1. Double the amount you would take under the straight-line method.
2. Multiply that number by the book value of the asset at the beginning of the year.
3. Subtract that number from the original value of the asset for depreciation value in year one.
4. Repeat the first two steps.
5. Subtract the new number from year one's value to find year two's value.
6. Continue repeating steps for subsequent years.

The formula looks like this:

(2 x straight-line depreciation rate) x book value = Declining balance per year

Here's an example:

The \$15,000 office cubicle system depreciates over 10 years, so its straight-line depreciation rate is 10%. For the first year of the system's life:

(2 x .10) x 15,000 = \$3,000

You can deduct \$3,000 of the system's value in its first year. For year two, the value is now \$12,000 so for year two:

(2 x .10) x 12,000 = \$2,400

You then can deduct \$2,400 from the first-year value of \$12,000 to find the second year value of \$9,600. You would continue the process for years three through 10.

### Sum-of-the-year's digits depreciation

If you decide you want to recover more of an asset's upfront value but with a more even distribution over time, you can use the sum-of-the-year's digits method or SYD. To calculate:

1. Add up the digits in the asset's useful life. If the life is 15 years, you add 1 + 2 + 3 + 4 + 5 = 15 is the SYD
2. Divide the asset's remaining lifespan by the SYD.
3. Subtract the salvage value from the asset cost
4. Multiply the two numbers.

The formula looks like this:

(Remaining lifespan / SYD) x (asset cost - salvage value) = SYD depreciation the first year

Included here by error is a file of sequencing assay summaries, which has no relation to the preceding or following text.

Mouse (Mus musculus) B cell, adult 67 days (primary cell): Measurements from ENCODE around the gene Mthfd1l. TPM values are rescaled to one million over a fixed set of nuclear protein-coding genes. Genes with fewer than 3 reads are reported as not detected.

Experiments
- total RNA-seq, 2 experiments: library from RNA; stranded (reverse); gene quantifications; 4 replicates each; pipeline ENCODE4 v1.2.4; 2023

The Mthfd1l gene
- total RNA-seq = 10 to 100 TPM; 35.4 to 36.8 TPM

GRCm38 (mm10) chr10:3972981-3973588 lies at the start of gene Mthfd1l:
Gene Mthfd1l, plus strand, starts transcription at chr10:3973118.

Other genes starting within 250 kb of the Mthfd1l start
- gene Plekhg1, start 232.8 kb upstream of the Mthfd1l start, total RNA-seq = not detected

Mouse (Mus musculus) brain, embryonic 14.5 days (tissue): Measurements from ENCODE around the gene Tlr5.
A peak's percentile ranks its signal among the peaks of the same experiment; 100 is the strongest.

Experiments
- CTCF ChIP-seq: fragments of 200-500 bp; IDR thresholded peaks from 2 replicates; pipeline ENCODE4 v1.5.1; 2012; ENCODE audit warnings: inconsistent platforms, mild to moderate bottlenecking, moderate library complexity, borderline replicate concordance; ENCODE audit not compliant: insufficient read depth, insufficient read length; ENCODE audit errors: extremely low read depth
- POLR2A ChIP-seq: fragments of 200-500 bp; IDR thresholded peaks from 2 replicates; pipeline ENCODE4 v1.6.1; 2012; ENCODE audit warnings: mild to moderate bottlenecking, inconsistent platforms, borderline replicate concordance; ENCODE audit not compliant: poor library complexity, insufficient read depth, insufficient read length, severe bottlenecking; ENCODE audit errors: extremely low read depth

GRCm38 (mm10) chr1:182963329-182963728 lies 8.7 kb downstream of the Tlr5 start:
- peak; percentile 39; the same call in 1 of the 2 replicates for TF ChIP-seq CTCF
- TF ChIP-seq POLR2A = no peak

Here's an example:

Your office cubicle system costs \$15,000, has a salvage value of \$500, and will depreciate over a 10-year useful life. Adding the digits for the system's useful life would be: 1 + 2 + 3 + 4 + 5 + 6 + 7 + 8 + 9 + 10 = 55

(10 / 55) x (15,000 - 500) = \$2,610 for the first year deduction

Each year, the system's lifespan reduces by one, so the second year equation would be:

(9 / 55) x (15,000 - 500) = \$2,372 for the second year deduction

### Units of production depreciation

Businesses that want to deduct a piece of equipment that creates a product can use the units of production method of depreciation. You can also use this method if you can measure usage of the asset in hours. To calculate using this method:

1. Subtract the salvage value from the asset cost.
2. Divide that number by the estimated number of hours in the asset's useful life to get cost per hour.
3. Multiply the number of hours (or units of production) in the asset's useful life by the cost per hour for total depreciation.

The formula looks like this:

(Asset cost - salvage value) / hours of useful life = Units of production depreciation cost per hour

Cost per hour x hours of useful life = Total depreciation

Here's an example:

Jonathan's House of Tabletops purchases a material cutting machine for \$75,000. It has a salvage value of \$6,000 and has a useful life of 90,000 hours. To find the units of production cost per hour:

(75,000 - 6,000) / 90,000 = \$.76 cost per hour

To find the total depreciation of the machine:

.76 x 90,000 = \$69,000

The machine will depreciate by \$69,000 during its useful life.